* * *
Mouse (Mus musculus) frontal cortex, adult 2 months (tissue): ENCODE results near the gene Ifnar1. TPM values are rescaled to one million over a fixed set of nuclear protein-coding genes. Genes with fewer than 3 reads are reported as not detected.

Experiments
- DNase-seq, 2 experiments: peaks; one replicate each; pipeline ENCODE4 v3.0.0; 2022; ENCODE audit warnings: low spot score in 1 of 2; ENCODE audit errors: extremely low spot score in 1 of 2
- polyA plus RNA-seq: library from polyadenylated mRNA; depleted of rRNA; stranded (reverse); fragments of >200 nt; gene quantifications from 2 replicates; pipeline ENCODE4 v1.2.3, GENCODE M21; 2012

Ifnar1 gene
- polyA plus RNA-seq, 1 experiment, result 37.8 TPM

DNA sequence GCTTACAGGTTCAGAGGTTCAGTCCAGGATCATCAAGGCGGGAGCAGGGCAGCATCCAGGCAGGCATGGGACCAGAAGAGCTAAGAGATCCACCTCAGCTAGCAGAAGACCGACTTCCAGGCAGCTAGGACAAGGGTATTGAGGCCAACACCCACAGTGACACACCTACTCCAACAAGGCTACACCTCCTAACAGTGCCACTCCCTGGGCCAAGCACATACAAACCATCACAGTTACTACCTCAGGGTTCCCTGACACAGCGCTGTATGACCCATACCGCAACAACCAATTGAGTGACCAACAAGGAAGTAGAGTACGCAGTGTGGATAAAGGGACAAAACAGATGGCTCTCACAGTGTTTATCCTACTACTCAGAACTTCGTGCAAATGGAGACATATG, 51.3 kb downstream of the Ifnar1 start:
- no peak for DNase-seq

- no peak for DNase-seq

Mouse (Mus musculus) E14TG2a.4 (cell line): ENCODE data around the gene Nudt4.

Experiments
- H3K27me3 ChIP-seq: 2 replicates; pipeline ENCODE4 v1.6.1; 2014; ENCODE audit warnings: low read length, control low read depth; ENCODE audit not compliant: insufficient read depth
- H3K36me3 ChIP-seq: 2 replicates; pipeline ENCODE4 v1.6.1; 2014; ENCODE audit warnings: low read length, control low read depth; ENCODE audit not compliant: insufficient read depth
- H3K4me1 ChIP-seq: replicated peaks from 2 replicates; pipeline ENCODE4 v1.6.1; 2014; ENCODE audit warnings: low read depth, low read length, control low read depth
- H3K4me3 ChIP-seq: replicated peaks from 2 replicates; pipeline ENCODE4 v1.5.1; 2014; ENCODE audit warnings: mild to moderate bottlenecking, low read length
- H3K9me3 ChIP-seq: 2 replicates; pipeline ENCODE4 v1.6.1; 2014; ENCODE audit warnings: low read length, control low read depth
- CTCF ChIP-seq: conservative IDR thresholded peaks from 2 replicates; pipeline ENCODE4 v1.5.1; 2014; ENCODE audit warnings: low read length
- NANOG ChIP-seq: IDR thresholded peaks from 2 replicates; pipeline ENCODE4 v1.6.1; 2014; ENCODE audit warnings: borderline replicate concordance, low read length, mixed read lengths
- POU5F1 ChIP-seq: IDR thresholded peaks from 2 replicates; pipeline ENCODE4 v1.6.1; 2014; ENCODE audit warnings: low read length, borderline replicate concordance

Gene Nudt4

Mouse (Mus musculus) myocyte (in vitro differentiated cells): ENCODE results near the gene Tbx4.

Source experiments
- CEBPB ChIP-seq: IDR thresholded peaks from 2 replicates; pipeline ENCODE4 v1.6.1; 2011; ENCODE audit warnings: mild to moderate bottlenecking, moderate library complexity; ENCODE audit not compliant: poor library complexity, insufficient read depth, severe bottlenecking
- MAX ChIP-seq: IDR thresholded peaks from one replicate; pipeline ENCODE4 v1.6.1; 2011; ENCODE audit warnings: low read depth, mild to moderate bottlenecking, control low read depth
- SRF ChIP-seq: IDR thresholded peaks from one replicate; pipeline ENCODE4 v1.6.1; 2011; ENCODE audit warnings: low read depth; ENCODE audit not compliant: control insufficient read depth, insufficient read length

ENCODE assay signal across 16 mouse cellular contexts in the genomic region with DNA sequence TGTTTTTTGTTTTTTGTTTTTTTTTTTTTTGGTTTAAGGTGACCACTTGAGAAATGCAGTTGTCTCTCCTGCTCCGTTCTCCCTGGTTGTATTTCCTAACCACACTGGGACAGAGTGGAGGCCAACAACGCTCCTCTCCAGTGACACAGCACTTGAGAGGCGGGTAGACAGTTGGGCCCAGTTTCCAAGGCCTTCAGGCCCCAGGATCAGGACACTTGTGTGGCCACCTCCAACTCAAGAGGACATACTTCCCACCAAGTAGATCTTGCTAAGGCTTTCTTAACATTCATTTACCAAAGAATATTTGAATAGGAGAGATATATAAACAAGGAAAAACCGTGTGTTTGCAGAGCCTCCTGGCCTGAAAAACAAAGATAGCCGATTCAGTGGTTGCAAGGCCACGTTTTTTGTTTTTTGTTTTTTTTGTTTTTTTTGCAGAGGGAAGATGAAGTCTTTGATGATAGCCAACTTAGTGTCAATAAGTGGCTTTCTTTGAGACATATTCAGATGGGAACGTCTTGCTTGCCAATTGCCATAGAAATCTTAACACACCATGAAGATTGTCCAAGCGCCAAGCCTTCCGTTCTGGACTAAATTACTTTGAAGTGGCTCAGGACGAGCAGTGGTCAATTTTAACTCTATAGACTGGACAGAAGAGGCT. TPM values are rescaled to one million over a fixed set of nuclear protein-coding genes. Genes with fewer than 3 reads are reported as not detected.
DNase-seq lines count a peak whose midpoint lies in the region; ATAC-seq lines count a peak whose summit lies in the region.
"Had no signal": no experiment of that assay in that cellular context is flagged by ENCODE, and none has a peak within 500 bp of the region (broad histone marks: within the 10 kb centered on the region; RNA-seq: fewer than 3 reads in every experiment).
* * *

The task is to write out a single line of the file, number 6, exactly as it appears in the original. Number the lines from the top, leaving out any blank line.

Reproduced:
- polyA plus RNA-seq, 1 experiment, result 37.8 TPM